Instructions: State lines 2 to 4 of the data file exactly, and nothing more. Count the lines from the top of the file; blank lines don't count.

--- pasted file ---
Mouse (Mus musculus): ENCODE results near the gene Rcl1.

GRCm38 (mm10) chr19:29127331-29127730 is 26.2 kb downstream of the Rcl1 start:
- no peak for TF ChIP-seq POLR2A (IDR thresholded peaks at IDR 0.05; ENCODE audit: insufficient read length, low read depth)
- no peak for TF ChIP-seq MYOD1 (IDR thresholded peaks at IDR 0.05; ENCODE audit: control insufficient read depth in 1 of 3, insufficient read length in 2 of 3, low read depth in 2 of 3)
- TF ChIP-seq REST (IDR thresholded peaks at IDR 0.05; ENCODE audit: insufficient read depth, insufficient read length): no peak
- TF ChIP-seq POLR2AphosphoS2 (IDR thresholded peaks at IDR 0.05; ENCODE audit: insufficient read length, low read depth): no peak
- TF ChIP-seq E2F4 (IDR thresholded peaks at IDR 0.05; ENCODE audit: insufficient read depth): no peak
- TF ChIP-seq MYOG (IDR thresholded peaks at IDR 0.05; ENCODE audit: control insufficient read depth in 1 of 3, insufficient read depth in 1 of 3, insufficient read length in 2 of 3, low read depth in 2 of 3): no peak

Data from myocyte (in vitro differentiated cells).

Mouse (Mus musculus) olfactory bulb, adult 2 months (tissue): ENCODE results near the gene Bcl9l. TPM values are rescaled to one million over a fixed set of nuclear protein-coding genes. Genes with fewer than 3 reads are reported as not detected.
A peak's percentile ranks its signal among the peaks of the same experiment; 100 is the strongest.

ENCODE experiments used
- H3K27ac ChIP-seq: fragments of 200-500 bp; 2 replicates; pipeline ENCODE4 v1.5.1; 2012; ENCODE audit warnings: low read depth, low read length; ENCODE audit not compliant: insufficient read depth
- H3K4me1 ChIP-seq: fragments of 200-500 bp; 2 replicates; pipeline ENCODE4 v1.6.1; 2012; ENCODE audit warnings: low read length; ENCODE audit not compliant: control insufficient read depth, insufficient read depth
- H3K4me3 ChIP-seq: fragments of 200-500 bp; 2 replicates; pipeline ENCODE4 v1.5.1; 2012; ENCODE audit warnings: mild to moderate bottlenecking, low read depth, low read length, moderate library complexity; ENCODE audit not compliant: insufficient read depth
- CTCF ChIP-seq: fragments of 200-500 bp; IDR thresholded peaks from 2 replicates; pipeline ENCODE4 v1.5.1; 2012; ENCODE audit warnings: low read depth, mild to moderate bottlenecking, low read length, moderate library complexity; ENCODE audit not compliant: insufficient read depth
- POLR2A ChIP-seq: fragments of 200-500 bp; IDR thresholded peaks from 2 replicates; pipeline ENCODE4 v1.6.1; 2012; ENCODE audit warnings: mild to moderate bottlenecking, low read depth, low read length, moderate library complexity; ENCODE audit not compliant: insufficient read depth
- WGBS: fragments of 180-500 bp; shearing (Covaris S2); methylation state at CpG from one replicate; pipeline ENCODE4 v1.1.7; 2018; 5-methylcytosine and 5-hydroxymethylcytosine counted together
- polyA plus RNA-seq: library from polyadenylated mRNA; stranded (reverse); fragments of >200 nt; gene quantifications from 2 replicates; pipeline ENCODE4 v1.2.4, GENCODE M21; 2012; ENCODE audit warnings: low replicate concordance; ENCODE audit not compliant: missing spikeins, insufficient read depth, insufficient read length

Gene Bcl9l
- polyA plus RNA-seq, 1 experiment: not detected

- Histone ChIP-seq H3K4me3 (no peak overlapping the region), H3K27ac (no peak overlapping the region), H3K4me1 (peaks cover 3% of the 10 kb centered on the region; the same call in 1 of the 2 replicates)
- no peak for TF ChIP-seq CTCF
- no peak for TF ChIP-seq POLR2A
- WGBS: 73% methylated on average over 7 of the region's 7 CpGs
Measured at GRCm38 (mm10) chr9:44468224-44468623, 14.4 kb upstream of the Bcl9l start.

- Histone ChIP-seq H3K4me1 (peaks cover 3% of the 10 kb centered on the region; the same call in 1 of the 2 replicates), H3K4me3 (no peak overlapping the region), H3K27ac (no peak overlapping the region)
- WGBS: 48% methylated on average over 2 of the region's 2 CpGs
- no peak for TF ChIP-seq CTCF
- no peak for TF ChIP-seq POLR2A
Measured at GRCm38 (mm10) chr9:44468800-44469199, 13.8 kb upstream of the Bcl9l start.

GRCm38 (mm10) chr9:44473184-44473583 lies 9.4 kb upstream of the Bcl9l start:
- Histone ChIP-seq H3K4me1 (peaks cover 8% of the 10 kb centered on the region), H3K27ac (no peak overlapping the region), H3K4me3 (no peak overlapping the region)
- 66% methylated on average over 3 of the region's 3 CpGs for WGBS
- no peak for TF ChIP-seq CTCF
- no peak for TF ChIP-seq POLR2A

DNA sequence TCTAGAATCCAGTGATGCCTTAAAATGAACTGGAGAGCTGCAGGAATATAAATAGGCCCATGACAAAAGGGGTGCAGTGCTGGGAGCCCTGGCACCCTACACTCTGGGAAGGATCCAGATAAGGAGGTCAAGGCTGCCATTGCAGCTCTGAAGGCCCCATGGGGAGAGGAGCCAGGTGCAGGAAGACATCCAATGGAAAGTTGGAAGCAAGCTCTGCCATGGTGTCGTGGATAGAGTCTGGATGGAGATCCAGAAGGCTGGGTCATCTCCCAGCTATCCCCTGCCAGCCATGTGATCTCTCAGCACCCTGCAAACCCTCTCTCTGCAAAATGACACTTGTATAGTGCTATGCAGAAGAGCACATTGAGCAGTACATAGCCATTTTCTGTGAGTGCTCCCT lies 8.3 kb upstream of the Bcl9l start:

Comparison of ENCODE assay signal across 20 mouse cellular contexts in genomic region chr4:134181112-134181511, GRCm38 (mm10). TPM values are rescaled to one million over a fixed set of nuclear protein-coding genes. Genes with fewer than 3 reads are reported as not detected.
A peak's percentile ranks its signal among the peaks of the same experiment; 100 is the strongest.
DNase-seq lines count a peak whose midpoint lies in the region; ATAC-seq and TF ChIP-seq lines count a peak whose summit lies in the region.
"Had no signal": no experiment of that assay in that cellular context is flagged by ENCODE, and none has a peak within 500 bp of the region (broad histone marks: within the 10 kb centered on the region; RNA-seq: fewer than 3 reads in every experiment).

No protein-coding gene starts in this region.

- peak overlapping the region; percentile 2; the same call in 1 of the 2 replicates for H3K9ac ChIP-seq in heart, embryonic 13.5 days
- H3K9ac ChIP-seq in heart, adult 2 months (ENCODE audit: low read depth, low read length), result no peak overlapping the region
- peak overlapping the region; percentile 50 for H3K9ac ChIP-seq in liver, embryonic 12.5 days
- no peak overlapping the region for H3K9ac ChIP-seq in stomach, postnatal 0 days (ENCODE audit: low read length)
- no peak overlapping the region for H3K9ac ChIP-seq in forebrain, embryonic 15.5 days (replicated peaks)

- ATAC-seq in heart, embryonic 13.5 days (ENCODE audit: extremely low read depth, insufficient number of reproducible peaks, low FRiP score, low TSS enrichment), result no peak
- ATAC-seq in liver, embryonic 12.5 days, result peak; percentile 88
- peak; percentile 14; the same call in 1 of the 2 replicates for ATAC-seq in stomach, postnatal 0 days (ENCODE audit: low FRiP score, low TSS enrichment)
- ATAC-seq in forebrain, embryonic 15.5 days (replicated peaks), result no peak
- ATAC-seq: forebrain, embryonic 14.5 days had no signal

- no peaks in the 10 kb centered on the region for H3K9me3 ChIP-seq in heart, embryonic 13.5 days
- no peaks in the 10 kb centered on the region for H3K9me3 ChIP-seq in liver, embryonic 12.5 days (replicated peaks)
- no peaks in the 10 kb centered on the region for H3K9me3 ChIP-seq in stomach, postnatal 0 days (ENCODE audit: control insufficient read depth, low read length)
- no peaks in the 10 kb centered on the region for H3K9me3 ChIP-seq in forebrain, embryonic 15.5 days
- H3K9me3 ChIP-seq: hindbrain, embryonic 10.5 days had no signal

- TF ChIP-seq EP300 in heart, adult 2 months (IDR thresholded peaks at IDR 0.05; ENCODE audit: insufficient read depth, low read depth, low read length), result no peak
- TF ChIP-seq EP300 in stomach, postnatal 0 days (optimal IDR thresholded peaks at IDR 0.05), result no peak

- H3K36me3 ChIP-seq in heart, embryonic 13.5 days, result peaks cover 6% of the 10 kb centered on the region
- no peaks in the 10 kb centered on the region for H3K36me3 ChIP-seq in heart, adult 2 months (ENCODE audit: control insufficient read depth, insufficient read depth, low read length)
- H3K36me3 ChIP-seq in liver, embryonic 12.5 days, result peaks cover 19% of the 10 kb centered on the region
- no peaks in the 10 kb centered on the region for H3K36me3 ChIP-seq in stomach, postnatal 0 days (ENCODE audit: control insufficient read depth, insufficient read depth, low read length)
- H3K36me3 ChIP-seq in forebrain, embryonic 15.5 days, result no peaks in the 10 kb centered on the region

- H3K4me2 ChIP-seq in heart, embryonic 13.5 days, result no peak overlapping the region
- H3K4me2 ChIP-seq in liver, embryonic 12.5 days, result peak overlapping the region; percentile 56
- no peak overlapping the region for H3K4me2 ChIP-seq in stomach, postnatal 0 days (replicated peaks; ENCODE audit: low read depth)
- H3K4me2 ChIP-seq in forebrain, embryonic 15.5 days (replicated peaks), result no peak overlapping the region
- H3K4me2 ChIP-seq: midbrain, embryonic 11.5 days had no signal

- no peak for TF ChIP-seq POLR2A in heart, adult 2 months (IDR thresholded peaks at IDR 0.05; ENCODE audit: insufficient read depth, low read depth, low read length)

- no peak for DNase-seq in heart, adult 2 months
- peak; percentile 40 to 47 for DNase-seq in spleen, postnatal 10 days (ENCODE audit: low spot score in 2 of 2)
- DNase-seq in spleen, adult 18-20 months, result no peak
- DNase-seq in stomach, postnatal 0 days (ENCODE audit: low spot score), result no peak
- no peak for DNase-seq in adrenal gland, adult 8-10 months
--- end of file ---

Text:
GRCm38 (mm10) chr19:29127331-29127730 is 26.2 kb downstream of the Rcl1 start:
- no peak for TF ChIP-seq POLR2A (IDR thresholded peaks at IDR 0.05; ENCODE audit: insufficient read length, low read depth)
- no peak for TF ChIP-seq MYOD1 (IDR thresholded peaks at IDR 0.05; ENCODE audit: control insufficient read depth in 1 of 3, insufficient read length in 2 of 3, low read depth in 2 of 3)